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Dawkins delivers

Posted by Eric Fisher On August 5

Nobody should be surprised that, just as he did as a player, Brian Dawkins rose to the occasion at the Pro Football Hall of Fame ceremonies.

Dawkins delivered a powerful, inspiring induction speech that frequently sent tears running down the faces of friends, family and fans in attendance.

Dawkins was part preacher, part motivational speaker and part counselor during his passionate 20-minute speech Saturday. He spoke of anger, of suicidal thoughts and of pushing through pain to achieve success.

In his unique way, Dawkins explained how a safety selected with the final pick in the second round of the 1996 NFL Draft reached the Hall of Fame.

“This wasn’t supposed to be me,” Dawkins said. “This wasn’t supposed to happen to Brian Dawkins.”

The fact that he was a second-round draft choice was a surprise to those who thought he was too skinny and too small. It might have been a surprise to a teen-age Dawkins, who wasn’t certain he could even get into college. But he credited his high school defensive backs coach, Kenneth Black, for tutoring him and bringing others in to tutor him to help get his grades up.

Black was one of many people Dawkins cited for helping him during his career. Some were about football, such as the way in which the late Eagles coordinator Jim Johnson used Dawkins, but most of the compliments and gratitude were about life as much as they were about football.

Dawkins thanked former Eagles teammate Troy Vincent, who presented Dawkins at Saturday’s ceremony, for being a role model. He thanked former Eagles head coach Andy Reid because “You trusted me to lead.”

He thanked his parents for instilling in him grit, determination and a refusal to quit. Dawkins said his mother, who has survived several strokes and breast cancer, taught him to be a fighter. He thanked his father for showing him “what a man is supposed to be,” including how to treat his wife and how to be a provider for his family.

Dawkins thanked Emmitt Thomas, the Eagles’ defensive coordinator during his first three NFL seasons, for never giving up on him.

“Emmitt would not let me settle for average,” Dawkins said. “He would not let me settle for good. He saw greatness in me that I did not see.”

Dawkins said that Thomas kept pushing him to be better, and that “the player Jim Johnson got to do everything that he did is because of you and your love for me. Thank you, Uncle Emmitt.”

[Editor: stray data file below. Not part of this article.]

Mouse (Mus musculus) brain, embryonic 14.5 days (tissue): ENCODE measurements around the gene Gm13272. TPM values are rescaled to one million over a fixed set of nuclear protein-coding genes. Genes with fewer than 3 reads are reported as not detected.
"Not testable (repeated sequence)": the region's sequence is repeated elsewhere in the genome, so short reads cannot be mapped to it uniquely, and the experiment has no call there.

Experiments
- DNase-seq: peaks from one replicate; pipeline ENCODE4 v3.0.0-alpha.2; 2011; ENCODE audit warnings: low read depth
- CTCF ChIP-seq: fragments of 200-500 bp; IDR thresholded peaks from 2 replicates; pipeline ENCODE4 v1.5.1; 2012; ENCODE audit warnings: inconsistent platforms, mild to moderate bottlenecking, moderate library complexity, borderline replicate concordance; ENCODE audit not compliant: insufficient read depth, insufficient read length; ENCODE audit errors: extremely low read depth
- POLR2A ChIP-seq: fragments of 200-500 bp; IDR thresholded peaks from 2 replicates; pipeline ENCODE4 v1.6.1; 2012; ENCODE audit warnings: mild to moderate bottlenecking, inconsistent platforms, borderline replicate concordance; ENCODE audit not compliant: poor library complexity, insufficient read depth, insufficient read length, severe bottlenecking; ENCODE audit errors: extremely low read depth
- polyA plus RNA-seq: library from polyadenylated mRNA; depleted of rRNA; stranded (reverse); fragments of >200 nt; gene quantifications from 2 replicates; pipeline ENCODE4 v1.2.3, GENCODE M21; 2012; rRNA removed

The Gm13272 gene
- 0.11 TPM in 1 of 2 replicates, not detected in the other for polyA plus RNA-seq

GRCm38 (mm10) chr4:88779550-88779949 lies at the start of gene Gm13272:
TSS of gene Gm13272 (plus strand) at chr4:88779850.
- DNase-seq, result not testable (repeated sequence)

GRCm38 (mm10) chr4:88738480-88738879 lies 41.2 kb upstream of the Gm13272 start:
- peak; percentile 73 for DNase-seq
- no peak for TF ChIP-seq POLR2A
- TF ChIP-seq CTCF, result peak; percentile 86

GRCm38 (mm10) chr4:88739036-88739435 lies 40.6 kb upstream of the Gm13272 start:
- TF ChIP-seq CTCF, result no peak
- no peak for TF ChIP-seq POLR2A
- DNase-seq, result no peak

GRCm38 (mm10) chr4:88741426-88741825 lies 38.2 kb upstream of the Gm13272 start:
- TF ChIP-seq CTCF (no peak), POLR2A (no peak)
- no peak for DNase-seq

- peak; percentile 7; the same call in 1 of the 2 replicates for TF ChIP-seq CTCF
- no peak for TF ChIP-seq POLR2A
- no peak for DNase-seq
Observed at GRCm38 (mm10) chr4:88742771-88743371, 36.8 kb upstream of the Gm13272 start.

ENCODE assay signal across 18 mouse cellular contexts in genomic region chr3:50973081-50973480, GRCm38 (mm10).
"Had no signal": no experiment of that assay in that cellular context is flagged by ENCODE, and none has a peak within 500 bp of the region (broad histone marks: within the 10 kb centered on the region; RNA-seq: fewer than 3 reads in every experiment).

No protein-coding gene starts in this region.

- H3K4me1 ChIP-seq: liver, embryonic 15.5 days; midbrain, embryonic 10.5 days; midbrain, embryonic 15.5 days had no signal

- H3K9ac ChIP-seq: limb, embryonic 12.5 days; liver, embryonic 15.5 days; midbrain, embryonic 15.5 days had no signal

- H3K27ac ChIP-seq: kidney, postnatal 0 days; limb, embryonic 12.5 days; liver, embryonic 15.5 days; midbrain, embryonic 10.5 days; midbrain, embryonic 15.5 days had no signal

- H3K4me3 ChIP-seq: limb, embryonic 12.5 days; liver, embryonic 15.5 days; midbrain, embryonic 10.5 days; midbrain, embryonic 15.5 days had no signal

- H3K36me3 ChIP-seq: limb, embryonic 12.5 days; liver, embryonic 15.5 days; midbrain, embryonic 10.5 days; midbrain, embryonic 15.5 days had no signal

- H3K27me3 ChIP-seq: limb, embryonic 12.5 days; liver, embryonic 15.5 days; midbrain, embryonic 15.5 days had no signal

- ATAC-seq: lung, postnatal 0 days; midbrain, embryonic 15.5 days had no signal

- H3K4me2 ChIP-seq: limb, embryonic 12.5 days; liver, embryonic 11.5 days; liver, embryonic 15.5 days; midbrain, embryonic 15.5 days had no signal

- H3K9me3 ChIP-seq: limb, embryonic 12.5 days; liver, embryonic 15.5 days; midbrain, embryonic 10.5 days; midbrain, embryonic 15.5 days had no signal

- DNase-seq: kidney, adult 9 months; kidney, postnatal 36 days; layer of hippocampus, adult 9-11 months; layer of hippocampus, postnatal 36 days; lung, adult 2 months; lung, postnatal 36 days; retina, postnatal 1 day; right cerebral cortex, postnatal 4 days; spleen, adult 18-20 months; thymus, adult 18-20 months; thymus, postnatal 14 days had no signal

But his most lavish praise for Thomas was for directing him toward professional help for his depression. Dawkins said his depression was so bad that he actually planned how to commit suicide in a way that his wife would still collect the insurance money. But his wife, Connie, and Thomas, whom Dawkins described as a guardian angel, encouraged him to get the professional help he needed to overcome depression.

Fighting through pain and overcoming adversity was another theme of Dawkins speech. He spoke about pain pushing him to the next level, saying “I have grown leaps and bounds because of the things I went through.”

And then Dawkins, as he combined the roles of preacher, motivational speaker and counselor into one quivering voice, delivered an emotional message for those suffering through depression or going through hard times, pointing out that he’s come out better after battling through the pain.

“For those who are going through (something) right now, there is hope,” Dawkins said. “You do have hope. There is something on the other side of this. Don’t get caught up where you are! Don’t stay where you are! Keep moving! Keep pushing through!”

Continuing to sound as if he were delivering a sermon, Dawkins thanked all of the people who doubted him, saying “the haters became my elevators.” That’s a pretty catchy way to describe turning negativity into positive energy.

Dawkins spoke of having a chip on his shoulder, being angry, and even of losing control and having that anger explode into violence. But he spoke of how his faith in God enabled him to channel his energy into constructive avenues.

“I am a blessed man of God,” Dawkins said. “And the Lord has blessed me to do the things that I do.”

When Dawkins says “I did not do this by myself,” however, he is referring to the numerous people who have helped him in addition to his faith. From his teammates to his coaches to his family, including his “hall of fame wife,” Dawkins made certain to give credit to all who have helped him along his journey to the Hall of Fame.

During his Hall of Fame speech, Dawkins tried to pass along some of the wisdom others imparted to him: “When you start something, you finish it,” “Don’t allow yourself to settle,” and “Never give in.”

As Dawkins said as he entered the Pro Football Hall of Fame, “Football was what I did. It is not who I am.”

Dawkins was inducted into the Pro Football Hall of Fame because of his excellence as a player. But his speech stood out during Saturday because it was more about life than football.

And the speech made it obvious that Dawkins has joined his father, Troy Vincent and Emmitt Thomas as the type of role model others should look to for guidance and inspiration.

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